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Ready, Set, Spring into Garden Mode!

Spring has sprung and what a perfect time to introduce children to the wonders of gardening!  In fact, studies have shown when children are exposed to healthy soil bacteria, it helps promote the immune system, allowing the body to better identify threats from non threats.

Before ‘digging’ deeper into this topic (with more reasons to take up gardening this spring), here are a few starters:

  • Healthy soil exposure improves the gut microbiome which enhances all avenues of health
  • Healthy soil exposure is a natural anti-depressant and mood enhancer
  • Little ones: Teaches them how to grow food, igniting an interest in cooking
  • Little ones: Helps establish and diversify gut microbes while the microbiome is developing

In many ways, the state of our gut microbiome calls the shots. It sits at the root of human health; affecting how we feel, the way we fight off illness, our digestion as well as gut-brain axis communication, and plays a role in disease.  Research continues to take a deep dive into this topic, as you can tell from the oversupply of probiotic supplements!

The human gut microbiome has may names such as:  ‘second brain’, ‘last organ’ and ‘inner garden.’ This probably isn’t news to all, but like the human gut, soil has its own complex microbiome.  Soil acts like the “gut” of plant species or the digestive system of plants.   

Did you know?  There are more healthy microbes in a teaspoon of soil than there are people on earth!   Soil microbes play a key role in determining the nutrient content of our food which we ingest and benefit from.  Basically, the soil microbiome fuels our human gut microbiome.  Eating more food grown in healthy soil, such as in your own garden or from a local market without pesticides that kill the helpful diverse soil microbes, will allow your gut to reap a multitude of benefits!  Functional similarities exist between the soil and the human intestine.

How about that! There is more than one reason to stop and smell the roses…. or cherry blossoms!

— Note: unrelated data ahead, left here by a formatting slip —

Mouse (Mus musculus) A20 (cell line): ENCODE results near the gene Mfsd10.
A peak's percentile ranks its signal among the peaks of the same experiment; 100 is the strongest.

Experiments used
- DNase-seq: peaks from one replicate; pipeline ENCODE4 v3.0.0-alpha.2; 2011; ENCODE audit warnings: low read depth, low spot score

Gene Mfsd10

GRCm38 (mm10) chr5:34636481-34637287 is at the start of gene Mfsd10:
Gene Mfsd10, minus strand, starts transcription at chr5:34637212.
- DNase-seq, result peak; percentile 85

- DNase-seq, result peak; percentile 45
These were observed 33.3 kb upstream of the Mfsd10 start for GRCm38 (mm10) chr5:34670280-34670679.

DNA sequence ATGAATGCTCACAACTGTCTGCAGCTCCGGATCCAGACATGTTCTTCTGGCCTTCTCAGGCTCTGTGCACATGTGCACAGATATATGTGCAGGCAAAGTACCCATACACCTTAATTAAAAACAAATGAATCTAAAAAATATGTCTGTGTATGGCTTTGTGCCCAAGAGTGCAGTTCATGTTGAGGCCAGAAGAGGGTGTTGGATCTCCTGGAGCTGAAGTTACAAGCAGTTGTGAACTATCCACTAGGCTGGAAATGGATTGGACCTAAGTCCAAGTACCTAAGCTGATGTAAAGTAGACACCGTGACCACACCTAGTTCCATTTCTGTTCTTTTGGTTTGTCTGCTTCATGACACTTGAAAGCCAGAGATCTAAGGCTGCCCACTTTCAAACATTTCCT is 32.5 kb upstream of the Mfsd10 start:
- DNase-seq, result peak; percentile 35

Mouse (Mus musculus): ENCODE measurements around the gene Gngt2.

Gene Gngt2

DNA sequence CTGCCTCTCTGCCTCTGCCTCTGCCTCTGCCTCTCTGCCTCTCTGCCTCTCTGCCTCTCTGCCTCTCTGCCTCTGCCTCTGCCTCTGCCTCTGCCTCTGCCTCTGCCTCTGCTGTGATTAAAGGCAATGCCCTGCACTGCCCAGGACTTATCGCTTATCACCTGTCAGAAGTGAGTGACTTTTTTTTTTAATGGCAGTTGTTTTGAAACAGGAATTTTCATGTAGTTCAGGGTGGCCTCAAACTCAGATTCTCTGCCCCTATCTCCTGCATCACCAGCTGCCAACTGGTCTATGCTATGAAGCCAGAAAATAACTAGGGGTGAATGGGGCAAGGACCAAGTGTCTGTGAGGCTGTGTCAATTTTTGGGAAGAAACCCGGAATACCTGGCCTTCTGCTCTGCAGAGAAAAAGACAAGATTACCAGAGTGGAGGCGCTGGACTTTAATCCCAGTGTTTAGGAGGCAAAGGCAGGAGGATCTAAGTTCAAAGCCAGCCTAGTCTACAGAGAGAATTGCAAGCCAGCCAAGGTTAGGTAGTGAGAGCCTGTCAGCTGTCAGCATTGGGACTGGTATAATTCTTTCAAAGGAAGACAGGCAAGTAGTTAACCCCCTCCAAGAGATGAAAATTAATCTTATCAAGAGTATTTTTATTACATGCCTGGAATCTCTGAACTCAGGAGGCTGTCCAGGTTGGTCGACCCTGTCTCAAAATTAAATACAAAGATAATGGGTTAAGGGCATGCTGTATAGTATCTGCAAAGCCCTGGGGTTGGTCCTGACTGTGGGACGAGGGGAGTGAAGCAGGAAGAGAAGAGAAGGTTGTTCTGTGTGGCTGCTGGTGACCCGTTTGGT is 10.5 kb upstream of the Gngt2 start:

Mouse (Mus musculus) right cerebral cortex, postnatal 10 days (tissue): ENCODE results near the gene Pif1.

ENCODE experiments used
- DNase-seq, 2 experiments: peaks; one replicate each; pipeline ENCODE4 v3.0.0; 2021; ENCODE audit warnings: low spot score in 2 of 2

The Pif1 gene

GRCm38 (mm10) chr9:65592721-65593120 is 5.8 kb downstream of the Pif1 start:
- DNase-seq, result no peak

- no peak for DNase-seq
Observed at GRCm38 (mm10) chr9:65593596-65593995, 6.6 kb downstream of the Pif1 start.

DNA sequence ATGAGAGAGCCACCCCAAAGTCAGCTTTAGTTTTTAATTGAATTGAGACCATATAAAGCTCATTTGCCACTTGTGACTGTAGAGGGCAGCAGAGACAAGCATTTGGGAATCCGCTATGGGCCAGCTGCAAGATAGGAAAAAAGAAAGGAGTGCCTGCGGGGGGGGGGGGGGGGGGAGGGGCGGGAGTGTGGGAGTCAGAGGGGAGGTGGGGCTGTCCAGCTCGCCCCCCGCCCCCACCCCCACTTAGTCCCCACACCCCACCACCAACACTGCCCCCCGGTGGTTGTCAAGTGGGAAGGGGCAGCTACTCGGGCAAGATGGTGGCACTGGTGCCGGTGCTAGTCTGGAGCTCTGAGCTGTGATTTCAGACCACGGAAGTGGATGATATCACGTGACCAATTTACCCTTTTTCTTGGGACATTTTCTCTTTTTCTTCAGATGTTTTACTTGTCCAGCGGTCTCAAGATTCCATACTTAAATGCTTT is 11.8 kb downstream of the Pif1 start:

Gardening or just being outside in nature does great things for our gut (as long as you don’t struggle with seasonal allergies).  Evidence reveals that healthy soil and gardening offers positive rewards to the human gut microbiome, providing beneficial gut microorganisms. 

Playing soccer in the grass, having a picnic, or going for trail walks amongst the trees while breathing the microbe filled air, exposes you to diverse beneficial bacteria that helps us to thrive. 

Fun facts summary on the benefits of healthy soil:

  • Daily skin contact with gardening and soil positively modifies the gut microbes.
  • Higher gut diversity = better health
  • Studies have shown that gardeners’ gut microbes became more diverse as the gardening season progressed along with immune responses due to the exposure to the microbes in soil.
  • The richest source of healthy bacteria is soil. 
  • Gardening has been shown to reduce risk of dementia being a type of therapy.
  • There are antidepressant microbes in soil: A bacterium in the soil, called mycobacterium vaccae has been found to trigger the release of serotonin which improves mood and boosts brain function.
  • Multitude of benefits for children.

Ways to experience the benefits without a back yard: 

  • Herbs on windowsill
  • Vertical garden on the wall
  • Potted indoor plants
  • Head out for more trail walks surrounded by trees
  • Plan more picnics in the grass – microbes in the grass, soil and air colonize your body

Last Thought for Parents or Gift Searchers! 

Check out “Outdoor Mud kitchen’s” for kids!  This is a great way to play for hours while increasing the diversity of friendly bacteria through exposure to diverse microbes.  This also teaches through sensory play while building imagination.

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